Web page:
On the Democratic side, a progressive base has been galvanized by Vermont Senator Bernie Sanders’s candidacy. This presents an exciting option that hasn’t been available to left-leaning Americans for generations. But the Democratic establishment remains firmly entrenched with the Clinton family and their pro-business prerogatives. Clinton favoritism shows up in everything from media coverage to the Democratic debate schedule.

Debbie Wasserman Schultz, chairwoman of the DNC, came under fire from left-wing Democrats for sanctioning only six Democratic primary debates. The Democratic establishment knows that the more exposure Sanders gets, the better his chances. Maybe that’s why the next three debates are on Saturdays and Sunday. Americans hate politics enough; it’s hard to imagine ruining their weekend with it. Corporate media and the Democratic establishment are doing their best to choose a candidate so the American people don’t have to.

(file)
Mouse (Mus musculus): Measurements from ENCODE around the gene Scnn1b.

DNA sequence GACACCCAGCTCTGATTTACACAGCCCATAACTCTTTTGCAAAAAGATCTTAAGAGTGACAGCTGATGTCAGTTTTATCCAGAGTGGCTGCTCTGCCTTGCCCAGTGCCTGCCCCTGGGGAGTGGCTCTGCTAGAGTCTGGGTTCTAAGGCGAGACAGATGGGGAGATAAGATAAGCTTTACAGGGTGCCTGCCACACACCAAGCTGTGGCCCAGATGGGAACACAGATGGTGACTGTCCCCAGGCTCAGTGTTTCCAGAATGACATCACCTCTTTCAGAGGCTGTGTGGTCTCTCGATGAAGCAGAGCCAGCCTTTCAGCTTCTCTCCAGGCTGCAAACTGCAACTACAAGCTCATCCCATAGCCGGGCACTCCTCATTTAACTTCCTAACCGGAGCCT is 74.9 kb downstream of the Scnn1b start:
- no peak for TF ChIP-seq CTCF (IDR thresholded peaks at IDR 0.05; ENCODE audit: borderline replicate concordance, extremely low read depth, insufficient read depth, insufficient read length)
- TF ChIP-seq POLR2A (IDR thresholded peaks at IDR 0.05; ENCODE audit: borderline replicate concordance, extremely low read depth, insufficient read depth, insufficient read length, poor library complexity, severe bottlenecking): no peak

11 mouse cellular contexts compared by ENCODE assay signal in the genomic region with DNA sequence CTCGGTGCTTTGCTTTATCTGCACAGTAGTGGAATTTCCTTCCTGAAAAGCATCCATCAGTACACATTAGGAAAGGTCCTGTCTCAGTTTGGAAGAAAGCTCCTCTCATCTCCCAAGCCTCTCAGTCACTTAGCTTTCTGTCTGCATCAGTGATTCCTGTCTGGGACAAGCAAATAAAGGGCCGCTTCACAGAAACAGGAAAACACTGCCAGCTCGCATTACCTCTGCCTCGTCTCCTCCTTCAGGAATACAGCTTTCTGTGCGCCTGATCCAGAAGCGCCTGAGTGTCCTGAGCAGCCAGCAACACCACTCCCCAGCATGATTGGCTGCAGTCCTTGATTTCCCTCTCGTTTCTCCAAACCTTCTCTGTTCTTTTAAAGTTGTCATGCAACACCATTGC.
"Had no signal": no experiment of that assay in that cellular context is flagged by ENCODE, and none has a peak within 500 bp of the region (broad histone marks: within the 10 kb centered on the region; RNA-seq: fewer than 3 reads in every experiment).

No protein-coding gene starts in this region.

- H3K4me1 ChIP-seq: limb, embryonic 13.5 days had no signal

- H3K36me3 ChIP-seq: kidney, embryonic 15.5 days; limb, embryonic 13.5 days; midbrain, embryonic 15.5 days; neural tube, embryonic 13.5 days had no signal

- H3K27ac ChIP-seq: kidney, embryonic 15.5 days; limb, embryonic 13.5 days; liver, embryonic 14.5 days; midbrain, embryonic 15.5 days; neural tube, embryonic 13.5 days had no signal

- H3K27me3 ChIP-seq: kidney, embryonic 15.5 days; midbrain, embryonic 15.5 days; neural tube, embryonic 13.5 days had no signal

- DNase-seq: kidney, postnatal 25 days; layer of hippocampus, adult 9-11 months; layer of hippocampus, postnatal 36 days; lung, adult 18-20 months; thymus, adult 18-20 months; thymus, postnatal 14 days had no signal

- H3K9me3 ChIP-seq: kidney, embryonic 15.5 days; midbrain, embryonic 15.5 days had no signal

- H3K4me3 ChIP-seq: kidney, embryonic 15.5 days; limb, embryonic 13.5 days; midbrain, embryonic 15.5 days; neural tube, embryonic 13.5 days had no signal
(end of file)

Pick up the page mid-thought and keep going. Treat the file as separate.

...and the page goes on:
GOP candidates line up at the CNBC debate under the oddly appropriate tagline, "Your money, your vote."

GOP candidates line up at the CNBC debate under the oddly appropriate tagline, “Your money, your vote.”

The GOP is pretending to offer its constituents a real choice with a higher number of debates and candidates. It’s been the year of the outsider, with self-funded candidate Donald Trump and a neurosurgeon who’s never held political office, Ben Carson, leading the Republican field. With most of the country having lost its tolerance for the political establishment, these mavericks look like exciting alternatives.